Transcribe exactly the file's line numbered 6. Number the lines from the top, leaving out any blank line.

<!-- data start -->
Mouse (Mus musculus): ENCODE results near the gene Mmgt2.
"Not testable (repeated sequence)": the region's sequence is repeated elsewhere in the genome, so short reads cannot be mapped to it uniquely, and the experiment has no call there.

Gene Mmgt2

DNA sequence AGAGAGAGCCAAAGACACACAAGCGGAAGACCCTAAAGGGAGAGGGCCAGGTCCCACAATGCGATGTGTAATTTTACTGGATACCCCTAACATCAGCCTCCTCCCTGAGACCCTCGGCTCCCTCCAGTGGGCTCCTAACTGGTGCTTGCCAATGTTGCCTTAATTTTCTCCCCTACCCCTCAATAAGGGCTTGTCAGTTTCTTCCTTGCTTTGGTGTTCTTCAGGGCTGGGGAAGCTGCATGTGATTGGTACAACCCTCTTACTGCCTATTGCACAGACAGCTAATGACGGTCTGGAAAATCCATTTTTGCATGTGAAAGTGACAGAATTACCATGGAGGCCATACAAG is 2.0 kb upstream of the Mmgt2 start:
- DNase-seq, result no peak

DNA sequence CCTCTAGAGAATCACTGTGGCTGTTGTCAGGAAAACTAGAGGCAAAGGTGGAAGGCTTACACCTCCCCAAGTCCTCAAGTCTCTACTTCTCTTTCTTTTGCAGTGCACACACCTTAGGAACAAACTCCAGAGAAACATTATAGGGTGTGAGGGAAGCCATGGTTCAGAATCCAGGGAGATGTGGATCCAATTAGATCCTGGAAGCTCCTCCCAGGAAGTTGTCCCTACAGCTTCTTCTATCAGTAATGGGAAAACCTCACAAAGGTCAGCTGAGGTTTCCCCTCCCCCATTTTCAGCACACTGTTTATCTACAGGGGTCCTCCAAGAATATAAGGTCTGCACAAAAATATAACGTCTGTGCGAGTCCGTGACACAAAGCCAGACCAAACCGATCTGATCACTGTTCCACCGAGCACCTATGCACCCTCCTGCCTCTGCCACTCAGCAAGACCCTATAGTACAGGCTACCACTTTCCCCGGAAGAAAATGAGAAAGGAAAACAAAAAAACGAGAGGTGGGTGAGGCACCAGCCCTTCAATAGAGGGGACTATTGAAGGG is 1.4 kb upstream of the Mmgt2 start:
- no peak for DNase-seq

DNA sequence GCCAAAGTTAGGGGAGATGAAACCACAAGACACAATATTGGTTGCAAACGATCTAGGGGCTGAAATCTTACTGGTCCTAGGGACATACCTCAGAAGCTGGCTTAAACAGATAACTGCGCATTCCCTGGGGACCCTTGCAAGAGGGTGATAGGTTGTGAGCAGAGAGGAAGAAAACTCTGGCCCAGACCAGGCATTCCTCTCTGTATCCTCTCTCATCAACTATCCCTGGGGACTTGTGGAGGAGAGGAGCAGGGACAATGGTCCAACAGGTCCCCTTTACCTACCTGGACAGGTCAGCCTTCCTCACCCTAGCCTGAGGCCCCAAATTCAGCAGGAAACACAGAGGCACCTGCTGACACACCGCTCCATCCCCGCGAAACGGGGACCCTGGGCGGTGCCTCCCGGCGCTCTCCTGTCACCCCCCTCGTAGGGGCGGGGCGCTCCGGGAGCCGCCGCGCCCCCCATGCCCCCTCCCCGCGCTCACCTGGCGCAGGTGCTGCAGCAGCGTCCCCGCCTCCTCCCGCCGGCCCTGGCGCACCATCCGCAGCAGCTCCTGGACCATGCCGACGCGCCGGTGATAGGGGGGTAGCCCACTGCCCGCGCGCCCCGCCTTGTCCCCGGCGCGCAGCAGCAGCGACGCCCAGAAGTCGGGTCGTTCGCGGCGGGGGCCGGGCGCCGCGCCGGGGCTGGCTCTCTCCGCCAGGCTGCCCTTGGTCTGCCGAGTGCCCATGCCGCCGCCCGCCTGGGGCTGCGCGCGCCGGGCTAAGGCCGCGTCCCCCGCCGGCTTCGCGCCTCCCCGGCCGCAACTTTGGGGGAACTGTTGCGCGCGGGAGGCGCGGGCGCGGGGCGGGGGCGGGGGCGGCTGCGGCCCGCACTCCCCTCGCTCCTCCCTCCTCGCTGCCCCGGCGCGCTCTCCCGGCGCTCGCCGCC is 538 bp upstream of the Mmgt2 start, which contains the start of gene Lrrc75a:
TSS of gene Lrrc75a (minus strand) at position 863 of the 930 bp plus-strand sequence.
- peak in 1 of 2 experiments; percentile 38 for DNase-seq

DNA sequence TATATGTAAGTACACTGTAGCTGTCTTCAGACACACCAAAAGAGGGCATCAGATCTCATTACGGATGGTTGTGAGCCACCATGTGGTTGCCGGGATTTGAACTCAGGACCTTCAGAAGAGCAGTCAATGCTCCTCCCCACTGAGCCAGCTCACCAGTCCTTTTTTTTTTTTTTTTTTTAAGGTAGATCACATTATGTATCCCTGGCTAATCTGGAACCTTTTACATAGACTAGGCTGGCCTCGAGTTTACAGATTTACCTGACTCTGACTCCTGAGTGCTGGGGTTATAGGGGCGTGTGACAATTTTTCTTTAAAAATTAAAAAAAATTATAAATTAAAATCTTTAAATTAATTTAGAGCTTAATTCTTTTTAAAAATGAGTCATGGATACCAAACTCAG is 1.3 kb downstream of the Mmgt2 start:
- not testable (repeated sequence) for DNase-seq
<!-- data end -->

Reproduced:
DNA sequence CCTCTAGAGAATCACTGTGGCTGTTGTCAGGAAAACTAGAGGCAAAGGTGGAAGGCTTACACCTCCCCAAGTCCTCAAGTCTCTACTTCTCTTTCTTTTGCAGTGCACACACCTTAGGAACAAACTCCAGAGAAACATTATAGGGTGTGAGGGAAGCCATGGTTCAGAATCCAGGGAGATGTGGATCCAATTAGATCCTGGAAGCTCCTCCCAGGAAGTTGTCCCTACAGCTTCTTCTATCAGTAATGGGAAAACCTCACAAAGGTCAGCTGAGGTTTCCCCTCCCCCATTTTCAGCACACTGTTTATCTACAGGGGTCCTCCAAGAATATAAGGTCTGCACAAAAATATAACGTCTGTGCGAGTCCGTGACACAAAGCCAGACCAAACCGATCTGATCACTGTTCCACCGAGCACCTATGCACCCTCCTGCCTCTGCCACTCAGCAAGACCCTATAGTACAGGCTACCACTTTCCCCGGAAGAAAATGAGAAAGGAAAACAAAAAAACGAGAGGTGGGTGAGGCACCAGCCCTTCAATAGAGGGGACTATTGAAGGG is 1.4 kb upstream of the Mmgt2 start: